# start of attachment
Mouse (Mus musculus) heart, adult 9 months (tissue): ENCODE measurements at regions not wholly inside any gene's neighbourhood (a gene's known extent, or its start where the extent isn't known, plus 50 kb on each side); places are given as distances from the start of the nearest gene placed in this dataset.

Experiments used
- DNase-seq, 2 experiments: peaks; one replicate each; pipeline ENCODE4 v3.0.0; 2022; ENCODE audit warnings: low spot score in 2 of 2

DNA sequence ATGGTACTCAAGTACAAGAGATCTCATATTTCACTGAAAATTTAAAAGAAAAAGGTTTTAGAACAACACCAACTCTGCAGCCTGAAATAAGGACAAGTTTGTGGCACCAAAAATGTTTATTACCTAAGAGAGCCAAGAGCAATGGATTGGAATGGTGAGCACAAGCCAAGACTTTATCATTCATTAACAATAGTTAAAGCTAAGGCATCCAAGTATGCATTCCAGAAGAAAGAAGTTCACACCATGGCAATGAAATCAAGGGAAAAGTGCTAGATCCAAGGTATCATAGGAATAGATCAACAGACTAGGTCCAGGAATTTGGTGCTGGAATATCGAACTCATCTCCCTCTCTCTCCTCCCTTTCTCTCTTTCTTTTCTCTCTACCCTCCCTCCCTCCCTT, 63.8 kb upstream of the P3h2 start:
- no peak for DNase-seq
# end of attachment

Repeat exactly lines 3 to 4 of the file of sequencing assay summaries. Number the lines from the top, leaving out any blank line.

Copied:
- DNase-seq, 2 experiments: peaks; one replicate each; pipeline ENCODE4 v3.0.0; 2022; ENCODE audit warnings: low spot score in 2 of 2

DNA sequence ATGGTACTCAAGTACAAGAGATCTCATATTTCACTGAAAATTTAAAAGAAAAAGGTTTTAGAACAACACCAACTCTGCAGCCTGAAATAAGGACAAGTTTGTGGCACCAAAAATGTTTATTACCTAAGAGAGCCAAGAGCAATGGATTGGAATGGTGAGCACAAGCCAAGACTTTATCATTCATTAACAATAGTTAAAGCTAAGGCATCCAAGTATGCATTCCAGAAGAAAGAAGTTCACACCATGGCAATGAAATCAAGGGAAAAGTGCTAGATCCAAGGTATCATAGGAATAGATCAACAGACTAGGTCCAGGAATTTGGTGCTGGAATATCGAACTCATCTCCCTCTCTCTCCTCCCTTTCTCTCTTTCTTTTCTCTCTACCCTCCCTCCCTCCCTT, 63.8 kb upstream of the P3h2 start: